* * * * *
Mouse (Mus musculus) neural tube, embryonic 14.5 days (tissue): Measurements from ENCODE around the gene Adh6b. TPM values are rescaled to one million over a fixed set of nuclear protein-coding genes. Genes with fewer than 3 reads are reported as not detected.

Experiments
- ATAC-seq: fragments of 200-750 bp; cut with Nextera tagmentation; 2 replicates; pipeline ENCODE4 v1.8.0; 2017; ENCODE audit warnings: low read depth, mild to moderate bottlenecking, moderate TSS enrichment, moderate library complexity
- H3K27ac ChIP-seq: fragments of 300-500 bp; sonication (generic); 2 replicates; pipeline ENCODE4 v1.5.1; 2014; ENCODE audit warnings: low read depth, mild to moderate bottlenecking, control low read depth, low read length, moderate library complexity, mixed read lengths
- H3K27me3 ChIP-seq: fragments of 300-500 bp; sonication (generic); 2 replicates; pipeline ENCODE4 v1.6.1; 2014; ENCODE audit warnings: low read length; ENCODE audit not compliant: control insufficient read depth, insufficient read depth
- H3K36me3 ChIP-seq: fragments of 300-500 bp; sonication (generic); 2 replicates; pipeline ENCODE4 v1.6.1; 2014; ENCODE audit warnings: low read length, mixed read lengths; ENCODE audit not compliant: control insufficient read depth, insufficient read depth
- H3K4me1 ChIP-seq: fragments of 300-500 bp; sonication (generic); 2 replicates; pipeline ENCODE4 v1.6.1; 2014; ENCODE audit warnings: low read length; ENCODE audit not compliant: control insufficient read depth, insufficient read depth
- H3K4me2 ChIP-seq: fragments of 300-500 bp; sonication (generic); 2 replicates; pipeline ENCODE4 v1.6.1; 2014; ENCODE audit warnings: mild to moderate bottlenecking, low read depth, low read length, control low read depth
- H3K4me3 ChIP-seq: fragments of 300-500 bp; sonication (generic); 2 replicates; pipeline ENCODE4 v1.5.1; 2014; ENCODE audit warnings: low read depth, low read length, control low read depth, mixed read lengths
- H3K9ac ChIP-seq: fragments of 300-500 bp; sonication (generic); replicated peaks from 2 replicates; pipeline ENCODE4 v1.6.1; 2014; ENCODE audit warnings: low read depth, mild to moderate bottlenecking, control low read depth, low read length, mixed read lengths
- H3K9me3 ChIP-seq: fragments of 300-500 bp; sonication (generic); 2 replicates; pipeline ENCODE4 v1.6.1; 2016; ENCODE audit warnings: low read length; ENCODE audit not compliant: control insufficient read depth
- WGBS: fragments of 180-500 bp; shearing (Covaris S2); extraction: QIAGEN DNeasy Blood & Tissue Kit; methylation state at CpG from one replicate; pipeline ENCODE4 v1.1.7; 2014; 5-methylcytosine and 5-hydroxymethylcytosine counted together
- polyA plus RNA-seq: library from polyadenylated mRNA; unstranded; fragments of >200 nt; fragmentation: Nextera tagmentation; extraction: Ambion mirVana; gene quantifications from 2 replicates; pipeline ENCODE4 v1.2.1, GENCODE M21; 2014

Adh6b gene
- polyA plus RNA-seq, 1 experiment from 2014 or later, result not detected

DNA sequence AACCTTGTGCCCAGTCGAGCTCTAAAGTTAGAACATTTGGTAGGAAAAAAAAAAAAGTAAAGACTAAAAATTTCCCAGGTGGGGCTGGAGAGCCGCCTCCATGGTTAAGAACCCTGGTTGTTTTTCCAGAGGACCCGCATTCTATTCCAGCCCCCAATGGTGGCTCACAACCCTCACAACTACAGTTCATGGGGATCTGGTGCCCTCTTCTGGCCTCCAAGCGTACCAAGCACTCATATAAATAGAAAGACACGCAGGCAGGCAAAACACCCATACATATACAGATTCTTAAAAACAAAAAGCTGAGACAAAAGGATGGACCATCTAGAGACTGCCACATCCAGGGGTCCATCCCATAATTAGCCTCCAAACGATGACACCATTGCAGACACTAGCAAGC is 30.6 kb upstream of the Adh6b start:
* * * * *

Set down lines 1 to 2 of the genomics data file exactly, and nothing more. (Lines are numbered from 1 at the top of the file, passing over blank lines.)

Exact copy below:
Mouse (Mus musculus) neural tube, embryonic 14.5 days (tissue): Measurements from ENCODE around the gene Adh6b. TPM values are rescaled to one million over a fixed set of nuclear protein-coding genes. Genes with fewer than 3 reads are reported as not detected.

Experiments